Article published in:Where Do Phonological Features Come From?: Cognitive, physical and developmental bases of distinctive speech categories
Edited by G. Nick Clements and Rachid Ridouane
[Language Faculty and Beyond 6] 2011
► pp. 327–342
Acoustic cues to stop-coda voicing contrasts in the speech of 2-3-year-olds learning American English
Stevens (2002) postulates that speakers represent words in terms of distinctive features, with different acoustic cues signaling the feature contrasts in different contexts. Imbrie (2002) suggests that children use cues differently from adults in word-onset consonants. This paper explores these differences for word-final stops, using detailed acoustic analyses of cues to the voicing contrast in 2 children (2;5 and 3;2). Voiced coda stops were associated with a long voice bar during closure and an epenthetic vowel after release; voiceless coda stops with noisy and/or glottalized voice quality toward the vowel end, suggesting that incomplete control of gestural coordination, immature planning ability, or non-adult-like decisions about enhancing feature cues, may persist even after the child is producing recognizable stops.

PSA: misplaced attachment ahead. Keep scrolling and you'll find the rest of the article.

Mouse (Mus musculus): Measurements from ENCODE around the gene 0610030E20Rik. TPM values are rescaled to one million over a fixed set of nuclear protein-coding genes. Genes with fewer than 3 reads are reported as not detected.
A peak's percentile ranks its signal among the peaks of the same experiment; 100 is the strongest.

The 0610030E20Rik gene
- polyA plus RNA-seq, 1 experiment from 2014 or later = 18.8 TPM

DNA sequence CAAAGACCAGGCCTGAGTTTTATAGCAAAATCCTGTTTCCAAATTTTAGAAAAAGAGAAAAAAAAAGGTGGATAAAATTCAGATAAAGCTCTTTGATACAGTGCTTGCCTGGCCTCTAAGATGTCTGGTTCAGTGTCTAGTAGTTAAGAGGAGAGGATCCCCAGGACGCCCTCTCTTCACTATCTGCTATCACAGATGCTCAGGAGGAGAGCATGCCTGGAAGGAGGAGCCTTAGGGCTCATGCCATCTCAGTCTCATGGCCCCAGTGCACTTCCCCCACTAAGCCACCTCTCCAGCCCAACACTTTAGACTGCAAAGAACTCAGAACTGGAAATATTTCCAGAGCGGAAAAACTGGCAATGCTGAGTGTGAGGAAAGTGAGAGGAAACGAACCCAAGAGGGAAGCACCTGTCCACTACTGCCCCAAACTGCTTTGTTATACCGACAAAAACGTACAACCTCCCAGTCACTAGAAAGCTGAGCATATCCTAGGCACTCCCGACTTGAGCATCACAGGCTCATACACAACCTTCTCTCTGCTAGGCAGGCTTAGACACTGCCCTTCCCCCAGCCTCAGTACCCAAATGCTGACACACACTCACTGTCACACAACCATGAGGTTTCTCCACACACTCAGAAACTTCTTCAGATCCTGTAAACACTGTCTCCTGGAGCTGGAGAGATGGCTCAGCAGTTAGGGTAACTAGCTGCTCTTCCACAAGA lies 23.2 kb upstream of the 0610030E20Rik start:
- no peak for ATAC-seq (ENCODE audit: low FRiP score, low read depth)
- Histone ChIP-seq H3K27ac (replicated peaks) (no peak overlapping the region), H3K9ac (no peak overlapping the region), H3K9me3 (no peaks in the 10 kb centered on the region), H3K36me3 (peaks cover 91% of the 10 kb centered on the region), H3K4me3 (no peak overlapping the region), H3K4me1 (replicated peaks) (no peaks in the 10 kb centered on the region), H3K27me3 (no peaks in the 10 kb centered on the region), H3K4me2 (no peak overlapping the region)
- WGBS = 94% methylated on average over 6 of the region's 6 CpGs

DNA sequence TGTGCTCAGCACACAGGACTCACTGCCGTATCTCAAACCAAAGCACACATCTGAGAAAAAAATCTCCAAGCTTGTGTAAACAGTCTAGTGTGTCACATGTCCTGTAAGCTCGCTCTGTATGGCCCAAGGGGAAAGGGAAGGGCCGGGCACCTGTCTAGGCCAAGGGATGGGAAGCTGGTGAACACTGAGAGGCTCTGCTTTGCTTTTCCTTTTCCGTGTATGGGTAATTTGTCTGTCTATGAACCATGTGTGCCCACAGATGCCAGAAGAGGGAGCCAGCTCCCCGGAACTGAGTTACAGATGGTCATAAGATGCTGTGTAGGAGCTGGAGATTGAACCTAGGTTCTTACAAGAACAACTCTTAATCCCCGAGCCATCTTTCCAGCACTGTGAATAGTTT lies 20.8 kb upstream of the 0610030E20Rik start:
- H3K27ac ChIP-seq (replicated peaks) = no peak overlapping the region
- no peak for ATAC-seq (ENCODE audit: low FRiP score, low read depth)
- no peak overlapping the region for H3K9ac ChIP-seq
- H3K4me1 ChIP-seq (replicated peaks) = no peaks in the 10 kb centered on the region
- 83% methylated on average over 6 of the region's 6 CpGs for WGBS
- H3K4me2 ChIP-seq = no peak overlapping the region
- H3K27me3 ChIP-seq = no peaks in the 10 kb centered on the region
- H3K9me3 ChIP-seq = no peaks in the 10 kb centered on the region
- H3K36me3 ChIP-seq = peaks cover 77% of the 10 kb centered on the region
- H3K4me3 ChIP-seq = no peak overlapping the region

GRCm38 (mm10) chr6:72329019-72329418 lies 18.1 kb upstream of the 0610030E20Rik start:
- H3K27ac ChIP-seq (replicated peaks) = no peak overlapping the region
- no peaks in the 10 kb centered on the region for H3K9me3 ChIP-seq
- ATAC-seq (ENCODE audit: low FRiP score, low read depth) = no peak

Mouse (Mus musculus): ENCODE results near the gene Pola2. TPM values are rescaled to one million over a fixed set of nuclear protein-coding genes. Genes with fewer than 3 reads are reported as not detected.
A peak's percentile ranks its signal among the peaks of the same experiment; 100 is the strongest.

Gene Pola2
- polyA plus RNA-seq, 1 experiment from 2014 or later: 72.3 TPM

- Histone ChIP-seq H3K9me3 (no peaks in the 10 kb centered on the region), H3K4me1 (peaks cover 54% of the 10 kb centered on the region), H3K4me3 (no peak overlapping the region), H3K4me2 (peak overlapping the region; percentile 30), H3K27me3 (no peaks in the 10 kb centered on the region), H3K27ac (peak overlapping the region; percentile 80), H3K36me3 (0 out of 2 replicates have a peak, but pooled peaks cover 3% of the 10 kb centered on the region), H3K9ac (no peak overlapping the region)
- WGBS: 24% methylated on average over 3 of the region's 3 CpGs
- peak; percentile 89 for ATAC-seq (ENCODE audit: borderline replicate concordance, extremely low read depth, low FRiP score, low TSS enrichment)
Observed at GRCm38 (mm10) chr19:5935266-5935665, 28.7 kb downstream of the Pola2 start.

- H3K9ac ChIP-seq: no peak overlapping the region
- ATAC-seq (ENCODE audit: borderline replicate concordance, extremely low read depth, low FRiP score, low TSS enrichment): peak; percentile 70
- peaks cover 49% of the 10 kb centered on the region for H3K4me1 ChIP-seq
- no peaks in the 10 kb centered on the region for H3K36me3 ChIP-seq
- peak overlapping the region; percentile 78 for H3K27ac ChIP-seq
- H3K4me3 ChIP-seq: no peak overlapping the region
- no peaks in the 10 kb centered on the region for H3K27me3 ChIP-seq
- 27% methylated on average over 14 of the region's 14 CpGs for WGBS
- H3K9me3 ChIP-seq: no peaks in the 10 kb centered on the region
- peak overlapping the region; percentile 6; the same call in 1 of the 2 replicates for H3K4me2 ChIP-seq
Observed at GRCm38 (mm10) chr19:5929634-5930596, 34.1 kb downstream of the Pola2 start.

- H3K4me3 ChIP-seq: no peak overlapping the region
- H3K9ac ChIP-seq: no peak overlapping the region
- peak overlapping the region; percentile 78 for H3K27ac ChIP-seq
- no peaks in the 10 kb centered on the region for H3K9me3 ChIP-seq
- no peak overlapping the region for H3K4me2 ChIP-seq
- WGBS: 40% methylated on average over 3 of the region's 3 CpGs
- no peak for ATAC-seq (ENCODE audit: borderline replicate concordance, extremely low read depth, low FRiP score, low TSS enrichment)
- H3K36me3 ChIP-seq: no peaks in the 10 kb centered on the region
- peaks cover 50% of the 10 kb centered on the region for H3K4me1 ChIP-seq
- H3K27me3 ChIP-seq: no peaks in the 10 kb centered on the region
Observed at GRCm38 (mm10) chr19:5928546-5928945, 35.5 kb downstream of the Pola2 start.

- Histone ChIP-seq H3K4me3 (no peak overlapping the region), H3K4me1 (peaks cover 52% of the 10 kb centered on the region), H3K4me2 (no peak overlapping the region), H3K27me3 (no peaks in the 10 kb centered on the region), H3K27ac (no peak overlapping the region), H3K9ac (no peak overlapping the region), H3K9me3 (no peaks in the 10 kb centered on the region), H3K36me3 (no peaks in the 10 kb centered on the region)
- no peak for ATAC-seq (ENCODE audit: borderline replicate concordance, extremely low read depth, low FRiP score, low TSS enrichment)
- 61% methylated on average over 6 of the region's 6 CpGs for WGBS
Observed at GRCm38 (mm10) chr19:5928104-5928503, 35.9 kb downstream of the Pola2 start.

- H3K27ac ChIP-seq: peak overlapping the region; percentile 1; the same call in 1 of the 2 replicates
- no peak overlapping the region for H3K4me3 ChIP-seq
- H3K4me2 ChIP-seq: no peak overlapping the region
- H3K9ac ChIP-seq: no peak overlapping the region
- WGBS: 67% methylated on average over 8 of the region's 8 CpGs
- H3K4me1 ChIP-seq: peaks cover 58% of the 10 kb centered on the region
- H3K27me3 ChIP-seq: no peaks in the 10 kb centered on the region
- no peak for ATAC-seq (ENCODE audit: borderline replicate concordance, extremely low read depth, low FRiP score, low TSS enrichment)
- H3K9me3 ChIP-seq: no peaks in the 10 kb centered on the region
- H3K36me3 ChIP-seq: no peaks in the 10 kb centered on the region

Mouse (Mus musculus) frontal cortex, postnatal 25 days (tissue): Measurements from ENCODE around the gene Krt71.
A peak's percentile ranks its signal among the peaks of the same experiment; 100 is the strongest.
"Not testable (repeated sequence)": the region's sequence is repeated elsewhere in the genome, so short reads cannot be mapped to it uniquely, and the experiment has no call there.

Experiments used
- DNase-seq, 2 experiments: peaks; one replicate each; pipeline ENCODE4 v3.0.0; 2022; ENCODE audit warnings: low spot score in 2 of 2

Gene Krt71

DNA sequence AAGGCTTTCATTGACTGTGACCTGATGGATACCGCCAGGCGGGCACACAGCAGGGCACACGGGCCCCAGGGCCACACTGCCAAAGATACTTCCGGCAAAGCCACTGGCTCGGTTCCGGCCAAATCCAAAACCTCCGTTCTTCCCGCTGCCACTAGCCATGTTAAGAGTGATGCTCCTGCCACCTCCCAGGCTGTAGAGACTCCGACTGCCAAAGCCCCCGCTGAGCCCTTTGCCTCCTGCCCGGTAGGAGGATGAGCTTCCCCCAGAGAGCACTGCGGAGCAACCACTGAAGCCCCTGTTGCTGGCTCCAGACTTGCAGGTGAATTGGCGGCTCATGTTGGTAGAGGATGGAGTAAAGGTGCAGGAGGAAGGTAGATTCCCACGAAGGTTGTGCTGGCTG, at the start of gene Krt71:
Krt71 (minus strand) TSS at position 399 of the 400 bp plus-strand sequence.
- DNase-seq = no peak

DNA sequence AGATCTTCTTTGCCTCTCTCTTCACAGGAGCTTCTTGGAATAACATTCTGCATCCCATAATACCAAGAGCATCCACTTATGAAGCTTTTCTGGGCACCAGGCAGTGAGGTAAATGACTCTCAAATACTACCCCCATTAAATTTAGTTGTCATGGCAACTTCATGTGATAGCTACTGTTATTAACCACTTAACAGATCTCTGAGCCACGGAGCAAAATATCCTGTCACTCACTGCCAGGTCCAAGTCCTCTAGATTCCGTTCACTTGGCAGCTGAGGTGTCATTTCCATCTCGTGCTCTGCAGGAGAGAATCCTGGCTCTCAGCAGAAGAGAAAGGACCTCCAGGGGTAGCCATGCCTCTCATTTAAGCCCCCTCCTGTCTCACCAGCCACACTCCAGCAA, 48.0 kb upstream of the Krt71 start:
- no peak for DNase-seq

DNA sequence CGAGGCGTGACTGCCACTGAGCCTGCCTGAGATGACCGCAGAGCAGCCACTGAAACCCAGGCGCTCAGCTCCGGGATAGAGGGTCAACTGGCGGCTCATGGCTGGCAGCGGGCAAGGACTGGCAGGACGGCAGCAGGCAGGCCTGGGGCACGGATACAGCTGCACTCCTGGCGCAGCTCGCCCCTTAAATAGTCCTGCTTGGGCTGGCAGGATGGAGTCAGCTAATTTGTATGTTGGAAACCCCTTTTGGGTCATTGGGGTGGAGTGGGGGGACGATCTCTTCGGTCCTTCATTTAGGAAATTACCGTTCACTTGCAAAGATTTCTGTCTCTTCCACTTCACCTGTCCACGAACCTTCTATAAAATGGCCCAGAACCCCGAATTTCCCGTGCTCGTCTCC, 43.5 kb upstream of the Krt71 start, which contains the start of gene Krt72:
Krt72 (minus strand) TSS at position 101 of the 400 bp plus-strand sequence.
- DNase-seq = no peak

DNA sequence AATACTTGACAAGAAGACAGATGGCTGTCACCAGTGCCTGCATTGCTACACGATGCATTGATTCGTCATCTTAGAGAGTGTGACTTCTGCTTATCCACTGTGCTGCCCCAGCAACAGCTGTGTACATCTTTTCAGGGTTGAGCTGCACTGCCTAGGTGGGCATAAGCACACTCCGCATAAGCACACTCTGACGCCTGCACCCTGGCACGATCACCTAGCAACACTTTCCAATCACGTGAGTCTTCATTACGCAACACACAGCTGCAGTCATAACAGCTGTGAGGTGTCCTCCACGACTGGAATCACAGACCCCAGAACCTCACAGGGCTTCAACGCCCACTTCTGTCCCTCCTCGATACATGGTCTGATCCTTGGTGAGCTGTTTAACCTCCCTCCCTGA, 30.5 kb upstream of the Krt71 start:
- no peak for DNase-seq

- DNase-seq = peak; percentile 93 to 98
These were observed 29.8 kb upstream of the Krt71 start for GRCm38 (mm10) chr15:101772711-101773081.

Published online: 28 July 2011
Cited by 4 other publications
Mealings, Kiri T. & Katherine Demuth
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